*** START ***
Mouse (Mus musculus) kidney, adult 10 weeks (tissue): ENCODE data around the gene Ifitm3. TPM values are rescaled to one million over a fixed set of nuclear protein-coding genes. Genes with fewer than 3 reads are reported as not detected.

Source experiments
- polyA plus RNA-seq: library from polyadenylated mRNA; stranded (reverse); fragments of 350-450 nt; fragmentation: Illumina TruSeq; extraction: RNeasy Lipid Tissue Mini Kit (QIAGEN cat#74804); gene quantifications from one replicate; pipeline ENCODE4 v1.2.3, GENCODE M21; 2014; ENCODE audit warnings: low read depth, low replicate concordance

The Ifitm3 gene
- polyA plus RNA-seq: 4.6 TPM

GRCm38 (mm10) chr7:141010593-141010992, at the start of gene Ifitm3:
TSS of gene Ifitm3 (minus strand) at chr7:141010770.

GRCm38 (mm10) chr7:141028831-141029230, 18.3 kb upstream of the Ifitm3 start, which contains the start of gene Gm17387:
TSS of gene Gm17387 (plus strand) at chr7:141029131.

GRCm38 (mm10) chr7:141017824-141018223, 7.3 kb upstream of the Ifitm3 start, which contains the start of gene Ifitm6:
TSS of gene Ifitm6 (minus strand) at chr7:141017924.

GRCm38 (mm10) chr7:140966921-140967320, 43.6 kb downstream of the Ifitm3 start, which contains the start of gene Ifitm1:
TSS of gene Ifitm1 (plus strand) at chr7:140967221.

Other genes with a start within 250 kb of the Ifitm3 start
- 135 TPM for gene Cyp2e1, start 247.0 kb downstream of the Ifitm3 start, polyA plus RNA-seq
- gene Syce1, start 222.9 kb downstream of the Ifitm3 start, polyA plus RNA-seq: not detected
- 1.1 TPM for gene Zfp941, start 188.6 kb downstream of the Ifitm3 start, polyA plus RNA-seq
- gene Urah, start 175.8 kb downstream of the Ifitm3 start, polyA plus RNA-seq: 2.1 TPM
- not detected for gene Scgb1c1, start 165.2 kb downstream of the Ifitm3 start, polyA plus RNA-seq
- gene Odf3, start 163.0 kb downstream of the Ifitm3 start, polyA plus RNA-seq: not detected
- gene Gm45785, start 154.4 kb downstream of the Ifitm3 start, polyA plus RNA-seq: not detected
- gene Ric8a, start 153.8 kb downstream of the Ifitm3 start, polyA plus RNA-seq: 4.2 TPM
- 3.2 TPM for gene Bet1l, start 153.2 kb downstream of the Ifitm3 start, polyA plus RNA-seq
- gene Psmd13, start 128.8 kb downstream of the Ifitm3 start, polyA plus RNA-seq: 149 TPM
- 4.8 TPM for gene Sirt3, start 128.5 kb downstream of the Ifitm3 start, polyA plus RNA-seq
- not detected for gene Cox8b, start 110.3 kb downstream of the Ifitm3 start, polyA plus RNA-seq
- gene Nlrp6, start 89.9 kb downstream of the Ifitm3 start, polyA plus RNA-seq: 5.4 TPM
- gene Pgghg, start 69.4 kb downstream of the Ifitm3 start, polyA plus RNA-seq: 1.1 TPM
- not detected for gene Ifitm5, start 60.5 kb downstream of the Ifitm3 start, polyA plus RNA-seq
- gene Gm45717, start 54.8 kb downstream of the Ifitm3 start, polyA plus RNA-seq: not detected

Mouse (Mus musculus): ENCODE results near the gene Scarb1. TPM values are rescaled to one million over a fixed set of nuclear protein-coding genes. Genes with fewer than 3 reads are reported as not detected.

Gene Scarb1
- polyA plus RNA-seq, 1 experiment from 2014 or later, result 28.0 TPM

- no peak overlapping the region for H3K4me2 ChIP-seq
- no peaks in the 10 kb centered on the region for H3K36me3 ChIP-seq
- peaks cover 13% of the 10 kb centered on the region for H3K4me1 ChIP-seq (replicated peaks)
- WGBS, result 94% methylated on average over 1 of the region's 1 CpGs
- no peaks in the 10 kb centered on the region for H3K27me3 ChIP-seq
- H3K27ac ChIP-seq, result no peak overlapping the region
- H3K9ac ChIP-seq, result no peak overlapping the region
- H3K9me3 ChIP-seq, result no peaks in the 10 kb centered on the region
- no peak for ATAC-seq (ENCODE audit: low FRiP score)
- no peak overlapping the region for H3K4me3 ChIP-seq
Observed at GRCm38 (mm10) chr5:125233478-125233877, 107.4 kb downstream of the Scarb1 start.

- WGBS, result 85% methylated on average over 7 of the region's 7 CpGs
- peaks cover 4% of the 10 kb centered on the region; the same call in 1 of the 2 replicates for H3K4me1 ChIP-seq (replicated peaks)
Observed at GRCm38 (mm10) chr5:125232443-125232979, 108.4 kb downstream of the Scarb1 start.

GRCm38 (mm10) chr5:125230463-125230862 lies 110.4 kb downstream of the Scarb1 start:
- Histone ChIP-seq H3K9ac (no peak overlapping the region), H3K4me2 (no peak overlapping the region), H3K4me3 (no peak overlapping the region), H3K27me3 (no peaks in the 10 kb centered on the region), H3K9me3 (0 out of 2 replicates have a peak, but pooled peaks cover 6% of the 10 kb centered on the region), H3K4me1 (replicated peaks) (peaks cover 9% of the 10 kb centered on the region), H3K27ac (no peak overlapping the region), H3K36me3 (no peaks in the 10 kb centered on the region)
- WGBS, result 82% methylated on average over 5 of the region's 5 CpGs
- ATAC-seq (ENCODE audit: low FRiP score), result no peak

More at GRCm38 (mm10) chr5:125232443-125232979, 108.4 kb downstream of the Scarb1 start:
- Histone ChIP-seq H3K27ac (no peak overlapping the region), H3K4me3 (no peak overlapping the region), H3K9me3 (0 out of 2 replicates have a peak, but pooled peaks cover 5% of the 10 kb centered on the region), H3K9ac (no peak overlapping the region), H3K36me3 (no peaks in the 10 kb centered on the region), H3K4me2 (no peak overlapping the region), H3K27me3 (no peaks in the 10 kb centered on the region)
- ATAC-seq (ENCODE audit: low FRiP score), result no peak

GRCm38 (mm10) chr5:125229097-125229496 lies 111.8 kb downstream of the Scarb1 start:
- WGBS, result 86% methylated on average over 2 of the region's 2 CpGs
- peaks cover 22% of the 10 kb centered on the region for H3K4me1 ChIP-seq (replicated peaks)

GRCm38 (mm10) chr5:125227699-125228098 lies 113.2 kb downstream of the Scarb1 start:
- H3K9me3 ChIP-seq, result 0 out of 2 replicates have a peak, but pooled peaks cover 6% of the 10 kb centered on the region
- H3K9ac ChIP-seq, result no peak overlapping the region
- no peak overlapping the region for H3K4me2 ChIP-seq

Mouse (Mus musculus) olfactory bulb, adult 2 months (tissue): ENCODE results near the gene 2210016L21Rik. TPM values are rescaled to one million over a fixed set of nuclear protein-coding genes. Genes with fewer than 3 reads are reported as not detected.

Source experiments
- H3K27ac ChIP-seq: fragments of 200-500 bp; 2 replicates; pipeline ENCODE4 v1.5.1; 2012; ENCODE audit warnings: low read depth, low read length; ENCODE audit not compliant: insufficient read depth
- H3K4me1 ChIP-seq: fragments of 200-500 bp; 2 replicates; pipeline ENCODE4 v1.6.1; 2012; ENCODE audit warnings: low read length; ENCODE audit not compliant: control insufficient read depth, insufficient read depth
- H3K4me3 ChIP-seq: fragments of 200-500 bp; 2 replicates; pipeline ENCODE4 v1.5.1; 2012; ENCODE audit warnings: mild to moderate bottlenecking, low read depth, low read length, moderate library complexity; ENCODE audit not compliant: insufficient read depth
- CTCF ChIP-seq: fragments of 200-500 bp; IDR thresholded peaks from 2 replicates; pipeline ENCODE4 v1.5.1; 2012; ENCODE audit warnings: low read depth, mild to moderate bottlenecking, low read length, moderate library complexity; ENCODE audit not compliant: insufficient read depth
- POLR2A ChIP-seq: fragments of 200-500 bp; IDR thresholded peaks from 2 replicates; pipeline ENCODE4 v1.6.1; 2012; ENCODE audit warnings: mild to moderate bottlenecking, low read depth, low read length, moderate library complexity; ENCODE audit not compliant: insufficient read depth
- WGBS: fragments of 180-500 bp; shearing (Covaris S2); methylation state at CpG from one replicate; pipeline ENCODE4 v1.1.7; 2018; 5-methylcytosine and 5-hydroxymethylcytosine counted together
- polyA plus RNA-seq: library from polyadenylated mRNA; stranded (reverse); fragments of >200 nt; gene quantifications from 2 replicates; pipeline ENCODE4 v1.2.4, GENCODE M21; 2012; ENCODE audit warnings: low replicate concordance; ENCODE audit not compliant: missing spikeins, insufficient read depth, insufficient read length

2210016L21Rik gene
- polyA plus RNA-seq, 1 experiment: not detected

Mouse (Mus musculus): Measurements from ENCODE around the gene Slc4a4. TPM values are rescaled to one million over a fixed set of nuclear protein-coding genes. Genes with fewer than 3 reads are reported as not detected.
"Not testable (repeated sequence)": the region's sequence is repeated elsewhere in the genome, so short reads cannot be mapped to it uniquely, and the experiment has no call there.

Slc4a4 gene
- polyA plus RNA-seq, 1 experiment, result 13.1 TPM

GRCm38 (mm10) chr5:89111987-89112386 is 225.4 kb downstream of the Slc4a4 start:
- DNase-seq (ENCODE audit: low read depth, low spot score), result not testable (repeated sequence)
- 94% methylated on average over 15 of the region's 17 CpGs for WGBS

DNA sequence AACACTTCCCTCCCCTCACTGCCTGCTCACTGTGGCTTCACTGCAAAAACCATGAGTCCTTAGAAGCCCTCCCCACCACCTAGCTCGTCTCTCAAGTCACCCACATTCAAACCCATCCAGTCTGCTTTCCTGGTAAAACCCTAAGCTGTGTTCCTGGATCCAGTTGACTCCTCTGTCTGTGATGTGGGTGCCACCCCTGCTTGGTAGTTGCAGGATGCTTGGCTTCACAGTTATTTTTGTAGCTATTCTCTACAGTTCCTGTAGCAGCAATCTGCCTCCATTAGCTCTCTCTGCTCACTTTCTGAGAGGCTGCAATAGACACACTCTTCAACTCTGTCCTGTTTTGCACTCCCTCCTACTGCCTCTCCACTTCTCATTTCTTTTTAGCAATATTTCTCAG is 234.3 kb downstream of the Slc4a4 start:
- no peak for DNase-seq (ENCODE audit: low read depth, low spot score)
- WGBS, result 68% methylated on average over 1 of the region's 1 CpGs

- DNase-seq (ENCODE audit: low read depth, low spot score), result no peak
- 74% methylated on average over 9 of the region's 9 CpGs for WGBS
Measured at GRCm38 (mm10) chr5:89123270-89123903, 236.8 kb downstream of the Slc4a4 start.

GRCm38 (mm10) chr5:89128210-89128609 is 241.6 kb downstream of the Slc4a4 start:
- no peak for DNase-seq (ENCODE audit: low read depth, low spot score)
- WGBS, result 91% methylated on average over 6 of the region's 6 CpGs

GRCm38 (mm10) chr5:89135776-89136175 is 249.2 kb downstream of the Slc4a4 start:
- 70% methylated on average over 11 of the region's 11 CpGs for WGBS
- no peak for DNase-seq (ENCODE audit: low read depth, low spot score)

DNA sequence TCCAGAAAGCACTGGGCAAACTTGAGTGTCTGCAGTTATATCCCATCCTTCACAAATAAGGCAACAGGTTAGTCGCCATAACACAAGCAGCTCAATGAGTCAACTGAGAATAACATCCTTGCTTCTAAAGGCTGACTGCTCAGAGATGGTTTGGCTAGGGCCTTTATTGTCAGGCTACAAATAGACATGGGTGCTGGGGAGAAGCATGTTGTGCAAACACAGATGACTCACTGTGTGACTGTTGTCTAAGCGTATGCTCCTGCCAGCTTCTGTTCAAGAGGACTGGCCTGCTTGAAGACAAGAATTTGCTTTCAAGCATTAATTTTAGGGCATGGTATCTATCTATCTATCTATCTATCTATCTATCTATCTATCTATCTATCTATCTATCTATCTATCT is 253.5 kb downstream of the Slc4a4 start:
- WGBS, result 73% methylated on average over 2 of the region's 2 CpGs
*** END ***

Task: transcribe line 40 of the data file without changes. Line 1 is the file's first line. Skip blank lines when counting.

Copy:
- H3K9ac ChIP-seq, result no peak overlapping the region